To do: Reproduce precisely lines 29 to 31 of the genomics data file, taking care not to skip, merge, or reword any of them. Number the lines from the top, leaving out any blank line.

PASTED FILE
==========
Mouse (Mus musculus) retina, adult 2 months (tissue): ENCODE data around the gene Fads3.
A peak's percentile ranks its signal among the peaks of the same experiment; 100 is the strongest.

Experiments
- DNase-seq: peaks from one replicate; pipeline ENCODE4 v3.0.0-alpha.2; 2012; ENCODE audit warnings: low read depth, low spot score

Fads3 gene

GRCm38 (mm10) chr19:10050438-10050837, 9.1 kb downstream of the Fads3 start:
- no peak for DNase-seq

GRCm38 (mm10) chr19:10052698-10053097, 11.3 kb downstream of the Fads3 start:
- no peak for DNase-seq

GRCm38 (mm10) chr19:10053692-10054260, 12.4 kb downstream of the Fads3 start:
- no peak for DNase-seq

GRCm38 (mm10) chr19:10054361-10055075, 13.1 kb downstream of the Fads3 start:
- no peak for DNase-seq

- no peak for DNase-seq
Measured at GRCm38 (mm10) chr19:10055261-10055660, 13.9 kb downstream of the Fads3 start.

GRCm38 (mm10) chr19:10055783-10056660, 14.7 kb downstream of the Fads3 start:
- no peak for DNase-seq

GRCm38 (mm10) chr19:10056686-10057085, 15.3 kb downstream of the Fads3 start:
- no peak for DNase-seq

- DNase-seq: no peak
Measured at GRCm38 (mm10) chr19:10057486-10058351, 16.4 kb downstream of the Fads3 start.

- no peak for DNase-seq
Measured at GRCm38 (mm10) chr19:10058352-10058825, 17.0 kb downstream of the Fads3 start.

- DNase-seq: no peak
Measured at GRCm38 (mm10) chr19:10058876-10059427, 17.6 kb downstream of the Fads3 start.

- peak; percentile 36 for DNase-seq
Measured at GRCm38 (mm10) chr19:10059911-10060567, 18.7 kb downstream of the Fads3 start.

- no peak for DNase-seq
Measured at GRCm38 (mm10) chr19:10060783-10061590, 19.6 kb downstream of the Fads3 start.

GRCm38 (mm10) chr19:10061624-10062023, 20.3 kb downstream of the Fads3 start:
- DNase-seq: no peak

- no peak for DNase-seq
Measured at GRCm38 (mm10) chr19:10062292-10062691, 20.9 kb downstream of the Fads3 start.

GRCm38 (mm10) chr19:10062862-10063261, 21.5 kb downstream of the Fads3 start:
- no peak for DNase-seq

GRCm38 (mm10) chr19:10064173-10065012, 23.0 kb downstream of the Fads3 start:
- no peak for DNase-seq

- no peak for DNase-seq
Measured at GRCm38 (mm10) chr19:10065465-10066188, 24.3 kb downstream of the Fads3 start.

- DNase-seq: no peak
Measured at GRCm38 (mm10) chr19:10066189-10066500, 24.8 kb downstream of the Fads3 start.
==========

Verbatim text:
Measured at GRCm38 (mm10) chr19:10060783-10061590, 19.6 kb downstream of the Fads3 start.

GRCm38 (mm10) chr19:10061624-10062023, 20.3 kb downstream of the Fads3 start:
- DNase-seq: no peak